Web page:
Welcome to the Flaming Faggot

Callovia is called "the boundless empire" yet you have managed to find its northern border - a notorious roadhouse deep within the Madrasan Marches on the edge of the wilds of Llanvirnesse. The sign above the door reads "Flaming Faggot," which would suggest a cozy, homey inn with fresh biscuits served at teatime if not for the severed troll heads mounted on pikes at the gate.

As you cross the threshold the raucous din quiets momentarily as all eyes dart to the door and calloused hands drop instinctively to well-worn sword hilts. The threat, instantly assessed, is dismissed and roadhouse patrons go about their business hardly missing a beat.

Grim, hard-eyed men huddle around tables in close conversation thick with conspiracy; caravan guards gamble away their earnings; Caemric rangers sit close to the fireplace cooking the damp of the Black Annis from their clothes as they warm their innards with Red Dragon Ale; minstrels play and buxom wenches dance for the pleasure of men who pay them little attention - until they need a companion to warm their bed.

As you approach the bar, a huge, bald barman with a greatsword slung across his back slides a mug of freshly-pulled ale towards you, its frothy head dripping over the rim.

"Pull up a seat, lad," he says, "and let me tell you a tale of high adventure."

Saturday, May 29, 2010

The Results Are In

After a long afternoon of nail-biting I was very pleased to have my Kaptin Badrukk model win gold in the Warhammer 40k small category.  This is kind of ironic since I was undecided about whether to bother entering it at all - there are so many great local 40K players and painters, I didn't think I stood a chance.

It was a good day all around for my Sunday night gaming group: Jordan Nykolaishen won gold in the 40K large category with his awesomely painted Ork Deff Dread, and Garth Bowman took Silver in the Lord of the Rings category with his Erkenbrand miniature.  It's another strong argument in favour of using miniatures in your game, when most of your players are award-winning painters who contribute to a visually stunning game table.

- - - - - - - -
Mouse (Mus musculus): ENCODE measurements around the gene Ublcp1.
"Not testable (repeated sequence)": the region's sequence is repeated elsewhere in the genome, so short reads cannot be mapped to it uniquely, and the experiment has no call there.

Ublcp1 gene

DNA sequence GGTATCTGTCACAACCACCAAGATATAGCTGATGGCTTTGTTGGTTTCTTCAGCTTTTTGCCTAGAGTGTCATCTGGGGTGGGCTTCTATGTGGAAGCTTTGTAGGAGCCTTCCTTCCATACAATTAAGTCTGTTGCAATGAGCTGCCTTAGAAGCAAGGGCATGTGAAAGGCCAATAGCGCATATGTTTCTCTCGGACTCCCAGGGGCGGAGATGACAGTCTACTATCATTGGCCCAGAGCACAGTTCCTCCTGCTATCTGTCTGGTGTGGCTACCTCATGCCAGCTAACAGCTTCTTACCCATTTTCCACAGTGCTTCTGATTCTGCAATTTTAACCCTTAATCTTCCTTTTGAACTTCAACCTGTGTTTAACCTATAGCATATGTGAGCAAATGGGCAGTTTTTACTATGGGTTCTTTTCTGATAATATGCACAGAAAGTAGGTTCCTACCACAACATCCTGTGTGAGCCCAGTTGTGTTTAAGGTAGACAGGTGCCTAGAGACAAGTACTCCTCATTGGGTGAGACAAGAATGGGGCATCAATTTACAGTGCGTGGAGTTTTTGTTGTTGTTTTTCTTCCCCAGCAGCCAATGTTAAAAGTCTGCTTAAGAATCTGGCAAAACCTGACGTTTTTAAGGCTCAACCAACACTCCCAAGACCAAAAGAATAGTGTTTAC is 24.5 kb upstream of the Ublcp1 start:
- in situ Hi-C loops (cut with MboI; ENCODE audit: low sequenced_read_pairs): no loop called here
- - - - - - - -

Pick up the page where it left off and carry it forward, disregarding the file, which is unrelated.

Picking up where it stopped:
I was also really impressed with the models entered in the Youngbloods Division for painters 14 years old and younger.  These guys had some very impressive paint-jobs for their age - head and shoulders above my skill level when I was that age.  Its great to see so many young kids interested in the hobby, too.

With over sixty entries, many of which were absolutely breath-taking, all of the finalists should be very proud of their achievements.  While I heave a sigh of relief now that the pressure is off and I can get back to painting for pleasure, I'm also already thinking about what to enter for next year's competition.


A Paladin In Citadel said...


So what was the prize?

Sean Robson said...

Thanks very much. The prize was a trophy of a golden Termagaunt on a pedestal.

A Paladin In Citadel said...

For some reason I thought you were in Sask.

No free minis thrown in for good measure?

Sean Robson said...

I grew up in Saskatoon and returned there for university (U of S is one of the only universities in Canada to offer a degree program in palaeobiology); I moved to Winnipeg about seven years ago.

Sadly, there were no fungible prizes - the big competitions always seem to just give trophies. I won a minotaur painting competition in February to promote GW's new minotaur releases - this was a very small competion, but the prize was a $50 Doombull (which I subsequently entered in this competition).

P. S. Mangus said...

Congrats, Sean! Obviously, you have the skills and the trophy proves it.

nykster said...

Thanks for the nod in my direction Sean. Unfortuntely I came home with the Warhammer Fantasy Large trophy as the judge handed me the wrong one. I'll have to get the right one another time.